The lost boys who found each other: What linked Paul McCartney and John Lennon

The first song Paul McCartney ever wrote, in 1957 at the age of 15, was an upbeat lament about his late mother Mary: I Lost My Little Girl. Eleven years later he had a dream in which his mum appeared, reassuring him everything would be all right if he would just “let it be”. The 1970 album of that name was the last The Beatles released.

John Lennon also wrote songs about his mother. He confronted his own feelings of grief and loss in the haunting Julia, recorded for the White Album, 10 years after she was knocked down and killed outside his home. He was just 17.

After screwing himself up in so-called “primal therapy”, he later penned the disturbing song Mother, released on the 1970 John Lennon/Plastic Ono Band album. That clutch of tracks concluded with My Mummy’s Dead, an emotionless number that heaves with paralysis.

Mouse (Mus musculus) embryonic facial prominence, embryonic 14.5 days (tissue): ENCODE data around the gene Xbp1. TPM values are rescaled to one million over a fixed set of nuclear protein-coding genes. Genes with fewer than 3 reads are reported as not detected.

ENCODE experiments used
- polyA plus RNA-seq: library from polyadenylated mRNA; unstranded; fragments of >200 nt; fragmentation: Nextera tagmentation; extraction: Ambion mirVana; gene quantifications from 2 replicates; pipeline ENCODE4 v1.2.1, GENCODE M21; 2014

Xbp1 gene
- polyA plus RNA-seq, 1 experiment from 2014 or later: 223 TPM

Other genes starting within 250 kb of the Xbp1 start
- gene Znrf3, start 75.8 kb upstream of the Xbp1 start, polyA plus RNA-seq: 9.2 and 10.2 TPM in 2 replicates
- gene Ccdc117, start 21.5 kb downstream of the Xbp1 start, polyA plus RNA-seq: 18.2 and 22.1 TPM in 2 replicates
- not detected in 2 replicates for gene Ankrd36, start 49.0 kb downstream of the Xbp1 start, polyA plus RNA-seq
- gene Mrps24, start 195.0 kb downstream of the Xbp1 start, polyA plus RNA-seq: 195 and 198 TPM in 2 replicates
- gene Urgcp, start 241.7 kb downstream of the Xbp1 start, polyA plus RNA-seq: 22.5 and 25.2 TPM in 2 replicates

Neither John nor Paul ever got over the death of their mothers. It became the glue that held them together. In the absence, the teenagers cleaved to one another. Loss became the root of their creativity.

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The deep, unspoken grief of both Beatles was not assuaged by the women – Cynthia Powell for John, actress Jane Asher for Paul – to whom they committed in their twenties.

What they craved, subconsciously or otherwise, was a particular kind of woman to fill the gap. A strong, fertile female capable of giving them a family and secure home life, always putting her man first.

In other words, a good, old-fashioned, Liverpool-style wife and mother.

Overwhelmed by fame and in desperate need of support, the lost boys fell into the wrong relationships.

Paul’s beautiful, accomplished fiancée Jane was wrong for him. He must have known, as he carried on womanising.